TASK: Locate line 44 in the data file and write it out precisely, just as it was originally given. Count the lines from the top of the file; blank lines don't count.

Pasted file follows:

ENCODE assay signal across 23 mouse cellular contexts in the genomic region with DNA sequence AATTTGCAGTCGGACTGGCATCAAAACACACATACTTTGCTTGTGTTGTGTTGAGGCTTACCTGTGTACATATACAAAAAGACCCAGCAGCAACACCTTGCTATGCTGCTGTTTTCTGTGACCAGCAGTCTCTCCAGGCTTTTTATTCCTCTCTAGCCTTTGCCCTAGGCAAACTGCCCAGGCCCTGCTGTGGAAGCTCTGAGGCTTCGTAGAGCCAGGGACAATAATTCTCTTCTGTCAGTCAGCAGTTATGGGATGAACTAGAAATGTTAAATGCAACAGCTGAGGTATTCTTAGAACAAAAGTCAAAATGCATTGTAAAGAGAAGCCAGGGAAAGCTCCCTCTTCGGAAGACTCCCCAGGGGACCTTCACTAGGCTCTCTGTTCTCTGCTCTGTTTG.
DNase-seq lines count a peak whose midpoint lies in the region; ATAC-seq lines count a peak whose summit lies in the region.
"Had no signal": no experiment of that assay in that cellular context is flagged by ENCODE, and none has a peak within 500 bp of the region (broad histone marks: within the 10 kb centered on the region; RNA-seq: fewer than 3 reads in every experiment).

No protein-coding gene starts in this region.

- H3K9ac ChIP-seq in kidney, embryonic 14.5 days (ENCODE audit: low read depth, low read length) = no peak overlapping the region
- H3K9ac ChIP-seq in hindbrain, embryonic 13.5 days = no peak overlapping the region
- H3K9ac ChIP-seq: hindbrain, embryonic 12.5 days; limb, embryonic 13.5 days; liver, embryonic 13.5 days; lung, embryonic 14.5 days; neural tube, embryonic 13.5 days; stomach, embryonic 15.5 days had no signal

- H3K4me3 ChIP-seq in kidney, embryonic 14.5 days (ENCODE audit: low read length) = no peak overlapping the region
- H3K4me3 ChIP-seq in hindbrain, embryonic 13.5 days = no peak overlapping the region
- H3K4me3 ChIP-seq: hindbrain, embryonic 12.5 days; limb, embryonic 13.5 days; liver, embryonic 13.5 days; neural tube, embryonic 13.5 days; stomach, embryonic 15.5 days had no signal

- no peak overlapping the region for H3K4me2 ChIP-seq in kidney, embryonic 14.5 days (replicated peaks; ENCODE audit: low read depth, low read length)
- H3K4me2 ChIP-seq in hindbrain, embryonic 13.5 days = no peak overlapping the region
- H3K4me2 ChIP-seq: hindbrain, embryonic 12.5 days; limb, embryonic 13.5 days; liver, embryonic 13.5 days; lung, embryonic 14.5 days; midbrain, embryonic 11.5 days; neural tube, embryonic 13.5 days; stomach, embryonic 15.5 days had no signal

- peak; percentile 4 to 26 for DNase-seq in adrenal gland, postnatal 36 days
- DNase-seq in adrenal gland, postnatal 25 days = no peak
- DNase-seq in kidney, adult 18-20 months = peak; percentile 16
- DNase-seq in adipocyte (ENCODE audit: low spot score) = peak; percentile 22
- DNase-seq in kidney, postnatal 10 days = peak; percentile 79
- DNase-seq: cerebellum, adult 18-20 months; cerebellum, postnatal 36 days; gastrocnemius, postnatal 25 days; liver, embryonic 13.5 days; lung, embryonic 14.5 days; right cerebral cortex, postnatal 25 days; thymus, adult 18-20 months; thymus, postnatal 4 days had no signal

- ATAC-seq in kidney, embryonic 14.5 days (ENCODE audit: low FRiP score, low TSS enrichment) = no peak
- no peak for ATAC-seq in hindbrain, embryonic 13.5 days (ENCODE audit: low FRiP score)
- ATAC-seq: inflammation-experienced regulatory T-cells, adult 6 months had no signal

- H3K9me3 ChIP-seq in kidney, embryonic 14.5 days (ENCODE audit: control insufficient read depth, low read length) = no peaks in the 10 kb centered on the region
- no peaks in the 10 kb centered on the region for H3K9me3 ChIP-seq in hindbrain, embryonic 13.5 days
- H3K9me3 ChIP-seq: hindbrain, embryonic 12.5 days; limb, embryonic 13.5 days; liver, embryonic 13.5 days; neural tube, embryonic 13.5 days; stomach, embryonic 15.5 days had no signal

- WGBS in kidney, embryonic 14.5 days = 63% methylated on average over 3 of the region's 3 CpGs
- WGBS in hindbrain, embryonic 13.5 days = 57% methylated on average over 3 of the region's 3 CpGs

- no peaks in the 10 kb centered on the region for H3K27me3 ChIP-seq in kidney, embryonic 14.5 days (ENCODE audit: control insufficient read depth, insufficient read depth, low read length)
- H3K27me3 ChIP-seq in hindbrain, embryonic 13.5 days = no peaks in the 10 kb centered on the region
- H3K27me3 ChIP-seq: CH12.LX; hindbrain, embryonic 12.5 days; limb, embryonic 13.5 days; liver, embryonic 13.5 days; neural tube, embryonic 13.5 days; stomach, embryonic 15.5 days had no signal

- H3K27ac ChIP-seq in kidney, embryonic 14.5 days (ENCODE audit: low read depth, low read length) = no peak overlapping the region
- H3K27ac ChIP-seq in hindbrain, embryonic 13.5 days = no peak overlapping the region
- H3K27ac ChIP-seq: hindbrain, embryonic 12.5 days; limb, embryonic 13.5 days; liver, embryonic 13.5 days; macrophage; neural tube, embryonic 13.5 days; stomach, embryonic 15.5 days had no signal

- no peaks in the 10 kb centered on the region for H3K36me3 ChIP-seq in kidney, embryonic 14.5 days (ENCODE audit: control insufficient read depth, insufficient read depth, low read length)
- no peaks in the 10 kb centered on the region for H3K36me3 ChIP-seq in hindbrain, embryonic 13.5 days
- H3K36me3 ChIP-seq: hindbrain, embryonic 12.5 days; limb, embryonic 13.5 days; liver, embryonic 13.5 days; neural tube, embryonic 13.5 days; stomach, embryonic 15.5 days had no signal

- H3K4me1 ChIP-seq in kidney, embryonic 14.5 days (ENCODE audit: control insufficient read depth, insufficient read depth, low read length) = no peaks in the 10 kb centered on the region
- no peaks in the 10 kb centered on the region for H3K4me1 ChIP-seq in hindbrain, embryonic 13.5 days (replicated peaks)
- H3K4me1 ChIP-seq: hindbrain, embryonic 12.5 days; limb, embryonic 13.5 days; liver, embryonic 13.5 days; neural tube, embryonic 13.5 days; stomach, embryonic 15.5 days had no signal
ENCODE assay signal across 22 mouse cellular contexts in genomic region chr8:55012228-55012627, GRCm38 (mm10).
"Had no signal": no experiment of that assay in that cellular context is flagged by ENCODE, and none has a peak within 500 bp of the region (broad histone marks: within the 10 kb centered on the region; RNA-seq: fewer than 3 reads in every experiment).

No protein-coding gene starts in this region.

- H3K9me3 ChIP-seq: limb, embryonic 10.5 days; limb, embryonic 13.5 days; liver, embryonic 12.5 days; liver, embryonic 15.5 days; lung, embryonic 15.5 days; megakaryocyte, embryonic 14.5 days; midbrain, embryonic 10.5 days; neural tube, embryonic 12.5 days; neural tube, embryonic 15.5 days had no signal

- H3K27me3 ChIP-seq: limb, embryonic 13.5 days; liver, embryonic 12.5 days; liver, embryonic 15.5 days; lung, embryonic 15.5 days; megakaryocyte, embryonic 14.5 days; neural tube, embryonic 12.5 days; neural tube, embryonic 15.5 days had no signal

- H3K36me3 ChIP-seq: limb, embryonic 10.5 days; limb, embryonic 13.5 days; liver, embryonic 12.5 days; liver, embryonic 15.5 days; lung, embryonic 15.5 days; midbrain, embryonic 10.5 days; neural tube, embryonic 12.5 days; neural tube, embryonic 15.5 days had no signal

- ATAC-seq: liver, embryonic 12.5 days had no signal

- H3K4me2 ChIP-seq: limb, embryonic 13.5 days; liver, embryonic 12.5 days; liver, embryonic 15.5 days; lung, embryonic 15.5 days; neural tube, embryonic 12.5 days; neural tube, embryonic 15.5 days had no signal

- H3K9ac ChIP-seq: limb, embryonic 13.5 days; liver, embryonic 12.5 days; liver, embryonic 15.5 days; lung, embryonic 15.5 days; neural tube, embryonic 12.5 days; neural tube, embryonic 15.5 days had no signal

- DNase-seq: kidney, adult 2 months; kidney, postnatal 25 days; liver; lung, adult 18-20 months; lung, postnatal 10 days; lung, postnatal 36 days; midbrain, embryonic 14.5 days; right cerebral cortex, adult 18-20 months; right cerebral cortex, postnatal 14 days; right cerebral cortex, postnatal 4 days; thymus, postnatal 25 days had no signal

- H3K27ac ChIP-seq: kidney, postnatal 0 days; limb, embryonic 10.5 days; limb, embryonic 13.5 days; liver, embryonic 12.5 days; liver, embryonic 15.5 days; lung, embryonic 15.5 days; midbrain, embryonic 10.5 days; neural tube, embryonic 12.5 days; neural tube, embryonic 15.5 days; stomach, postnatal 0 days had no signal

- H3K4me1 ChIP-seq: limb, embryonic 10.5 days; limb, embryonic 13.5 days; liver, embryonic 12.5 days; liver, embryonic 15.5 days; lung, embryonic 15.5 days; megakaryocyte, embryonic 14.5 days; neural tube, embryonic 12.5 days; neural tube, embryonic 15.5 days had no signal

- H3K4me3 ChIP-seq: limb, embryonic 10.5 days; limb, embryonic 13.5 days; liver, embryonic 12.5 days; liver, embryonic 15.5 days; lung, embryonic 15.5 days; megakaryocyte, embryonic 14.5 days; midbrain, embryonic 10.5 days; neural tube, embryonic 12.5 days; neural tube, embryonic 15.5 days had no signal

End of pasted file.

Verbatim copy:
- H3K27me3 ChIP-seq: limb, embryonic 13.5 days; liver, embryonic 12.5 days; liver, embryonic 15.5 days; lung, embryonic 15.5 days; megakaryocyte, embryonic 14.5 days; neural tube, embryonic 12.5 days; neural tube, embryonic 15.5 days had no signal